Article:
Letting characters fail
The basis of a character arc is change. By letting characters fail, you will force them to move forward in their arc. If they never lose, they will never learn.
Creating Character Arcs
This is from the Pixar’s Inside Out. If you haven’t seen this movie, watch it with your notebook in your hand. It is a perfect example of contemporary plot structure.
The typical character arc has six steps
- Mistaken belief- Joy believes that Riley always needs to be happy
- Belief this tested- Sadness turns a core memory from happy to sad
- New information- Joy sees Sadness help Bing bong feel better
- New belief is tested- At the pipe, Joy begins by trying to get them both back to headquarters, but when she realizes Sadness will change the core memories, she drives Sadness away
- Second new information- Joy learns Riley’s happiest memory started sad
- New belief- Joy understands that sadness and grief are important to healing
In this model the character fails twice.
Why is two the magic number?
It isn’t. Read a dozen books, the number will vary. Notice how many times a character fails and then notice your reaction.
1 failure= change was too easy= reader dissatisfaction
5+= does this guy ever learn?= reader annoyance.
This number only includes failures that are part of the character arc. This does not include the subplots or the inciting incident. Why? Usually, the failure at the inciting incident was not a result of planning. It is an involuntary, desperate response. Readers expect the character to fail here. Otherwise, the story would never happen. It also does not include subplots because these are wild cards. Do you keep an eye on how many times your character fails in the subplots because your reader is still counting.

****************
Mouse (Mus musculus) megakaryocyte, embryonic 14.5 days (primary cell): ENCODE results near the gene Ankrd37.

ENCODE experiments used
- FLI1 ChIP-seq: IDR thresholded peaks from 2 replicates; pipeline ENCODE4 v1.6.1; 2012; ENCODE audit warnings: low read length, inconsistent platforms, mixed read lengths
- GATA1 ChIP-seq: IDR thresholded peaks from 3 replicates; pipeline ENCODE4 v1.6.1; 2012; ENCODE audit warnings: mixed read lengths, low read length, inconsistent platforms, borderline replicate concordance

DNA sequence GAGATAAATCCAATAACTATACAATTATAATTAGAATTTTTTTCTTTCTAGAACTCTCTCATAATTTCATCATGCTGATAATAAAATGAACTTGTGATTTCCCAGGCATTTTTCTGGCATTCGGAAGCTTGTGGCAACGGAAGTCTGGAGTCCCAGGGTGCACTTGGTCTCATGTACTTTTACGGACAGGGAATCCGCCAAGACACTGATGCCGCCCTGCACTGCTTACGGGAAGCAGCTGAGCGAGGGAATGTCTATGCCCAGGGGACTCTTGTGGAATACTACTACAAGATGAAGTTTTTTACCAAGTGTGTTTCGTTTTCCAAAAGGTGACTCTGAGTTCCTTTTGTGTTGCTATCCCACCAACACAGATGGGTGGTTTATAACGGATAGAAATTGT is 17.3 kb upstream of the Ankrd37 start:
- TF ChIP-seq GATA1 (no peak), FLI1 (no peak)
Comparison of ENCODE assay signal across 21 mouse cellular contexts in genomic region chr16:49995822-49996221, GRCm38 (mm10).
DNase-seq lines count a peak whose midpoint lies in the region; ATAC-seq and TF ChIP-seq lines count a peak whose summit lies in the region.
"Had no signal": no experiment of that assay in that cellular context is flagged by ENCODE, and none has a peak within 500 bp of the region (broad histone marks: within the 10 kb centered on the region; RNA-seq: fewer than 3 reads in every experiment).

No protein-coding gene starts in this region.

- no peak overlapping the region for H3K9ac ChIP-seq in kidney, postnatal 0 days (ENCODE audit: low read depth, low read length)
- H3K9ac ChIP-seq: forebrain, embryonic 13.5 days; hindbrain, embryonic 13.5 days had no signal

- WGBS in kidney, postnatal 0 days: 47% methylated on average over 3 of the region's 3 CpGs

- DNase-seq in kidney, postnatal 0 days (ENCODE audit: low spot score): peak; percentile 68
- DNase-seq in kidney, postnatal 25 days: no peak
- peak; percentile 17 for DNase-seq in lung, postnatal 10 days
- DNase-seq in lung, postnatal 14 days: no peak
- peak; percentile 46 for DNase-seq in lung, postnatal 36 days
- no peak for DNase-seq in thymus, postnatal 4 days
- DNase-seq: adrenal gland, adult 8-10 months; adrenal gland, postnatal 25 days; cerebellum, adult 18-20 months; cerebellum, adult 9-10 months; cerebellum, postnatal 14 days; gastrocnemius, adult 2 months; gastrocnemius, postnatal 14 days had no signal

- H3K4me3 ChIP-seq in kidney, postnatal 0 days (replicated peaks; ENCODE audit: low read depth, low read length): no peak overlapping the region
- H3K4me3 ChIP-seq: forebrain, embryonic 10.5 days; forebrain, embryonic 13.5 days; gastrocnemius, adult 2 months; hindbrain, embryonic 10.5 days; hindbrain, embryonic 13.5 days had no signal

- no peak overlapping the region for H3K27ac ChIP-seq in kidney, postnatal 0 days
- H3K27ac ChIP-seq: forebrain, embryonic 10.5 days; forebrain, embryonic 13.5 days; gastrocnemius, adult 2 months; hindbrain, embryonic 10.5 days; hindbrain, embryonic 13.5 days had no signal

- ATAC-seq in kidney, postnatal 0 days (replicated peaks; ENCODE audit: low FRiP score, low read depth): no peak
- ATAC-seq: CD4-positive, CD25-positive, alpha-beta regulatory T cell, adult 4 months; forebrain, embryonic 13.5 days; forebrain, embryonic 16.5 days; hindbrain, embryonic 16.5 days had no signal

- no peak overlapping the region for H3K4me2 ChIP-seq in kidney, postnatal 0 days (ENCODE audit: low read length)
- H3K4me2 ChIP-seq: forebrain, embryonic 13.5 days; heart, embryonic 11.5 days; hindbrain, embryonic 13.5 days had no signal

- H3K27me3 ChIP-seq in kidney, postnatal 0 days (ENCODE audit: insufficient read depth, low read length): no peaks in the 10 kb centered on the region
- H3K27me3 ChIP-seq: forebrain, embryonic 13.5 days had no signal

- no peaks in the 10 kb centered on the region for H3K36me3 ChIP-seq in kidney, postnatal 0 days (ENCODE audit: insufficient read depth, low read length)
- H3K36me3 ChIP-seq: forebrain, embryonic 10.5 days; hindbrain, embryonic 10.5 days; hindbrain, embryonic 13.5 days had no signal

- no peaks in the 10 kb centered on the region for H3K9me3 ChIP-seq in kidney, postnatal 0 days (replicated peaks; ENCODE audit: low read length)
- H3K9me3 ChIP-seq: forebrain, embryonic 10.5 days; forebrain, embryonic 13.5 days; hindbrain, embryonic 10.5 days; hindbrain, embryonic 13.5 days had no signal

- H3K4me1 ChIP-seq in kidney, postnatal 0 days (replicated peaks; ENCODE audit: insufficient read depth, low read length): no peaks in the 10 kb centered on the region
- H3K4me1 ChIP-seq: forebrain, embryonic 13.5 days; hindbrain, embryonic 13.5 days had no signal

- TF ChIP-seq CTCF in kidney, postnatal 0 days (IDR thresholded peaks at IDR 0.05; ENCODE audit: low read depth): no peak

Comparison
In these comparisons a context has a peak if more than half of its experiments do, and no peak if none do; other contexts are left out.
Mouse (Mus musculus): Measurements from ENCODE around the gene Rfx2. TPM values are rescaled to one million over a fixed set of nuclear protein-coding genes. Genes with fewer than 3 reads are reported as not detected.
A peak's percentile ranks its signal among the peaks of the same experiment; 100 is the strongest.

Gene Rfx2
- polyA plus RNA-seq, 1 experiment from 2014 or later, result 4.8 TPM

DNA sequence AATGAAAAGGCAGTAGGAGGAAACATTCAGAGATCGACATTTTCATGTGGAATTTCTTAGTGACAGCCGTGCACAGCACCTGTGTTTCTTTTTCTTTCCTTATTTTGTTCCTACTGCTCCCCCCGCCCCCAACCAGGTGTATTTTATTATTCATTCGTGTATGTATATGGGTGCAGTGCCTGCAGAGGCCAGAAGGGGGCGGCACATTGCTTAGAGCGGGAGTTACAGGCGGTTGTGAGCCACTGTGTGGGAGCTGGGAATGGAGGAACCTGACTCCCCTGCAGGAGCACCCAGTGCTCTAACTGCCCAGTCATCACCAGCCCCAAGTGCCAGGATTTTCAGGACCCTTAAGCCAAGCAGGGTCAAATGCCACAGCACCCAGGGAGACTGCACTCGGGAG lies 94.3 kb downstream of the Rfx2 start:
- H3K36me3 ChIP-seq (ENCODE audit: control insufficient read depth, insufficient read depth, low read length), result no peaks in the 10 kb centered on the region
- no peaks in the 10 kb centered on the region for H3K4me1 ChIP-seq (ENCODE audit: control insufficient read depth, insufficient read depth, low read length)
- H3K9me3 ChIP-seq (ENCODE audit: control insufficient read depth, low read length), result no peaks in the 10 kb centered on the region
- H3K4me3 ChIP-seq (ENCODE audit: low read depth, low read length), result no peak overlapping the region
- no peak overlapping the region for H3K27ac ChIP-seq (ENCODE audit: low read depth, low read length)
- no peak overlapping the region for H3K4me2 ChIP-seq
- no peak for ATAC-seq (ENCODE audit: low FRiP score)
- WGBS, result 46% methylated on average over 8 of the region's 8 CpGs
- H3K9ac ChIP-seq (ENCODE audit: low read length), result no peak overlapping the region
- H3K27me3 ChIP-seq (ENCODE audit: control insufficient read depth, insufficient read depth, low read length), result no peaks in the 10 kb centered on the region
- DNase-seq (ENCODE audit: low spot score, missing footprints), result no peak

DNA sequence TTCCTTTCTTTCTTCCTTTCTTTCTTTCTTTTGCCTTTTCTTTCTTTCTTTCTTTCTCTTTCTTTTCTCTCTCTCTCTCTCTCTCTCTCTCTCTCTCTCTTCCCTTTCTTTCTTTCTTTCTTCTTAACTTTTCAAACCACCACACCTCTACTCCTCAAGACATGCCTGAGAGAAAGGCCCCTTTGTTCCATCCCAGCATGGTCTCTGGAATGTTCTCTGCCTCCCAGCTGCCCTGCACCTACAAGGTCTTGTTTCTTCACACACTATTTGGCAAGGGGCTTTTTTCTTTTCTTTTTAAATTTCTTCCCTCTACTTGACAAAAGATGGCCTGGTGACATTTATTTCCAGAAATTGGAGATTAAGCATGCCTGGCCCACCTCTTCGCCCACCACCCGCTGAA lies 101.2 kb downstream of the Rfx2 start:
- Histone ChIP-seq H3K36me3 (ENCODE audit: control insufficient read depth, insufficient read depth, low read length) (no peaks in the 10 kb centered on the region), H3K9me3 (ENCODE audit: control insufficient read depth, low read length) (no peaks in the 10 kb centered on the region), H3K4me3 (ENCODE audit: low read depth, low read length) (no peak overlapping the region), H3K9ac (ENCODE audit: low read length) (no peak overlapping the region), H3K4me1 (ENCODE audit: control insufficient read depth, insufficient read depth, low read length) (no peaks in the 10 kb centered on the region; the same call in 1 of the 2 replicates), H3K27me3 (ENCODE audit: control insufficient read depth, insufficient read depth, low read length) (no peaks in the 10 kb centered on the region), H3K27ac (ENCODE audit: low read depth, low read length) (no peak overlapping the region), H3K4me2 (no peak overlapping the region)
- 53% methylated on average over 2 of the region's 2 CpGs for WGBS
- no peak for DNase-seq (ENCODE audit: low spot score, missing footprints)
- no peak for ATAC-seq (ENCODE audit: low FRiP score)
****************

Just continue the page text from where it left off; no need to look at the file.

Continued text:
Failure is progress
Effective failure causes self-reflection. Failure needs to be a result of the character’s flaw, otherwise, the antagonistic forces will seem random. This will also take away character agency. If the character’s failure is not the result of his flaw then he cannot overcome those obstacles through personal growth. The NaNoWriMo hint of adding zombies or blowing something up may add to your wordcount, but it won’t help your story make meaningful progress. Readers like characters who cause their own problems. Characters need to have agency in their own stories.
When your character fails it needs to cause him to reflect on his personal flaw. Your character will recognize a disparity between his view of the world and reality. At first, he will not understand why these two are not in sync. As he learns new information, he will begin to change his view to match reality.
A character who never fails is a character who never learns
Effective character arcs are based in failure. This failure becomes the driving force behind the character’s transformation, making their arcs dynamic and more interesting. When your characters lose, your readers win.